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    • "Adherence studies have been done in patients with other chronic diseases such as hypertension, heart disease, diabetes, arthritis, chronic obstructive pulmonary disease, asthma, depression, osteoporosis , and high cholesterol [3]. The medication possession ratio (MPR) is a measure of adherence frequently utilized in the literature [1]. It is calculated by dividing the number of days of medication supplied within the refill interval by the number of days in the refill interval. "
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    ABSTRACT: Rationale: Antiepileptic drugs are the mainstay of treatment for patients with epilepsy. Adherence to the prescribed regimen is a major factor in achieving a reduced seizure burden, which can decrease morbidity and mortality. Patients with epilepsy oftentimes complain about difficulty with memory. Because little is known about the relationship between memory and mood and adherence, the purpose of this project was to determine the impact of the confounding factors of memory and mood on antiepileptic drug adherence in patients with epilepsy. Methods: One hundred adult patients with epilepsy were recruited from the outpatient neurology clinic for this cross-sectional study. Patients who met the inclusion criteria completed measures of subjective memory (subset of 6 memory questions from the QOLIE-89) and objective memory (Hopkins Verbal Learning Test - Revised), subjective adherence (Morisky scale) and objective adherence (medication possession ratio), and mood (Neurological Disorders Depression Inventory for Epilepsy). Refill records from each patient's community pharmacy were used to objectively assess adherence. Medication possession ratios were calculated based on the antiepileptic drug refill records over the previous 6months. Patients were considered adherent if their MPR was >80%. Results: Women made up the majority of the sample (n=59), and, on average, patients had been living with epilepsy for nearly 20years. Approximately 40% of the sample were on antiepileptic drug monotherapy; most patients (>70%) took their antiepileptic drugs twice daily, and the mean number of total medications was 4.25±2.98. Based on the objective measure of adherence, 35% of the patients were nonadherent. Patients self-reported better adherence than what was objectively measured. Only the retention metric of the objective memory measure differentiated adherent patients from nonadherent patients. Patients in the adherent group had significantly lower depression scores (indicating better mood) compared with those in the nonadherent group (p=0.04). Conclusions: Objective memory measures were not robustly correlated with adherence. However, we observed that patients with higher depressed mood scores were more likely to be nonadherent. By targeting patients with epilepsy and comorbid depression, practitioners may identify patients at greatest risk of nonadherence and subsequent harm.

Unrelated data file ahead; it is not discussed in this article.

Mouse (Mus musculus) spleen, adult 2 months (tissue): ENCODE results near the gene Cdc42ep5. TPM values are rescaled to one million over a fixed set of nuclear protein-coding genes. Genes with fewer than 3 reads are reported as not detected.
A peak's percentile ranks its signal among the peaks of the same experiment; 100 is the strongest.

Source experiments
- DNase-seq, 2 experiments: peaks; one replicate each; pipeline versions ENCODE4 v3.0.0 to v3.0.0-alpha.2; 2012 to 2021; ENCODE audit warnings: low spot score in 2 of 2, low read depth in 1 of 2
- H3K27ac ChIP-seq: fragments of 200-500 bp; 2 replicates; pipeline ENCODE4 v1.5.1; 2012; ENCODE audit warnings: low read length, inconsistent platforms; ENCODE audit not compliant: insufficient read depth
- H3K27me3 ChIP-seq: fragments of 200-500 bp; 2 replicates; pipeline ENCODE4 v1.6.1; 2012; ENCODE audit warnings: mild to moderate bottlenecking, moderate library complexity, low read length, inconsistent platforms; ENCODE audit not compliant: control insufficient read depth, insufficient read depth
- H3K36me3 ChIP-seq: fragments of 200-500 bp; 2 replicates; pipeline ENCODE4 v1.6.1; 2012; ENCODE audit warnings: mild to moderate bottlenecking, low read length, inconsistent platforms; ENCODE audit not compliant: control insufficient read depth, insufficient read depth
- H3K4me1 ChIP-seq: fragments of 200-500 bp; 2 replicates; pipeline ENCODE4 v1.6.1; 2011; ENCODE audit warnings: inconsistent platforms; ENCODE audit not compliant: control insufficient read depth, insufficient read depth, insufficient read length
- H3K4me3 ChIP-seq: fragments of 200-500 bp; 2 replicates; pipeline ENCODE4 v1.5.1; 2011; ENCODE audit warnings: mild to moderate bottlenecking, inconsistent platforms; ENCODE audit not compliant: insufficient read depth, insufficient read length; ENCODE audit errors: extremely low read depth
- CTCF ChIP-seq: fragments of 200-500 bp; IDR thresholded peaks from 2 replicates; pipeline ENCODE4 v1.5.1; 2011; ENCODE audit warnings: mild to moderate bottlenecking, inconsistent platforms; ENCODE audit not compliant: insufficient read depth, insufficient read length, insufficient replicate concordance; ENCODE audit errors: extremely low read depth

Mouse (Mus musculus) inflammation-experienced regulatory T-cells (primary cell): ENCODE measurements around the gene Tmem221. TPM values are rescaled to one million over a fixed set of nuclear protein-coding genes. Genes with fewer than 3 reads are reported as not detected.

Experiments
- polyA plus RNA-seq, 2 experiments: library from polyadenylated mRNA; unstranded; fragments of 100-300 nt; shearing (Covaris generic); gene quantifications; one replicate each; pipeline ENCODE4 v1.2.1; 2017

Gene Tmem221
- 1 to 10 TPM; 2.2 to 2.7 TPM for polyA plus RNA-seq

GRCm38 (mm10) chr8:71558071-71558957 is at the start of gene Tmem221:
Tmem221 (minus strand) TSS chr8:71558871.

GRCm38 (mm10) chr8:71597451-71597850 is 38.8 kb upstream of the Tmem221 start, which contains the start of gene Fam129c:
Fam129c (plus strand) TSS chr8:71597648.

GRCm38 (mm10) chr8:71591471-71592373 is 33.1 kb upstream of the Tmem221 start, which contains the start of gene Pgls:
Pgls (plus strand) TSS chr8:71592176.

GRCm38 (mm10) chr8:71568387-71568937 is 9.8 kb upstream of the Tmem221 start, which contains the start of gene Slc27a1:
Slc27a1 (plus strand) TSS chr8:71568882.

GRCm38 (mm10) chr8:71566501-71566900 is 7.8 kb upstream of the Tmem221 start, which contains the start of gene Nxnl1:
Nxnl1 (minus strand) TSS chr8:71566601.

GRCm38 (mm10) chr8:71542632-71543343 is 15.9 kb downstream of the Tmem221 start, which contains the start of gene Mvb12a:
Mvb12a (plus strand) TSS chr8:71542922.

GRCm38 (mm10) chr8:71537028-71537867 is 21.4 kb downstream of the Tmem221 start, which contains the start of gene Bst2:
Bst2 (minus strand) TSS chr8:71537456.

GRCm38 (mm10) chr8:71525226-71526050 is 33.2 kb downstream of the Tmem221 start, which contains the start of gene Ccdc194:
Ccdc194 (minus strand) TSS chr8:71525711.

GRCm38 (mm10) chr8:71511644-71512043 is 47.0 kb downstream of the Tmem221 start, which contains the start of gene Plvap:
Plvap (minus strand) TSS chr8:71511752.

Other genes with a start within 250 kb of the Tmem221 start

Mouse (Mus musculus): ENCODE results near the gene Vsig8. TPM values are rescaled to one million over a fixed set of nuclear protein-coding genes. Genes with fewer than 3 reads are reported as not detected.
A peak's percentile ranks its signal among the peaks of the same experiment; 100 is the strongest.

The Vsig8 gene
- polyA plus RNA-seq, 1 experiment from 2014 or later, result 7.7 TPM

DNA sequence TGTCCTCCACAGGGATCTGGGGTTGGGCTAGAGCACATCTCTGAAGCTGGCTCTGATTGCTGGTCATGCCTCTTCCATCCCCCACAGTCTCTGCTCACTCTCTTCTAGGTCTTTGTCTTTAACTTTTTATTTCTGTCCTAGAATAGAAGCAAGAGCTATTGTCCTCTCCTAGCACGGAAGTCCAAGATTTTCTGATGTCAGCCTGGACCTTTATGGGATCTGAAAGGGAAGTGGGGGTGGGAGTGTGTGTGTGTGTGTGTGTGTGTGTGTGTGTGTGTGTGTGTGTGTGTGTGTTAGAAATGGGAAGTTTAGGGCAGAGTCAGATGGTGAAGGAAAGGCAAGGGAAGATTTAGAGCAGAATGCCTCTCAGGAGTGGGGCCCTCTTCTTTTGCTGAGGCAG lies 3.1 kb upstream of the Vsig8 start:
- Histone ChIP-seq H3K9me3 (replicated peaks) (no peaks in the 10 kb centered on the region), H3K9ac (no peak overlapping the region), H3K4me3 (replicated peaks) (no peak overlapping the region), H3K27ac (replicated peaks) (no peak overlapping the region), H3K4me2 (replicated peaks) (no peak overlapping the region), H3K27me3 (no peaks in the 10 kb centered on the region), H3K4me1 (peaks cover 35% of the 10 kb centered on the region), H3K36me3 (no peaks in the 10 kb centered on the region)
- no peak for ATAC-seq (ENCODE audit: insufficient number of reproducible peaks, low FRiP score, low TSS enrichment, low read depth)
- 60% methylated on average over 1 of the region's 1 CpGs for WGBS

Epilepsy & Behavior 01/2015; 43C:61-65. DOI:10.1016/j.yebeh.2014.11.017 · 2.26 Impact Factor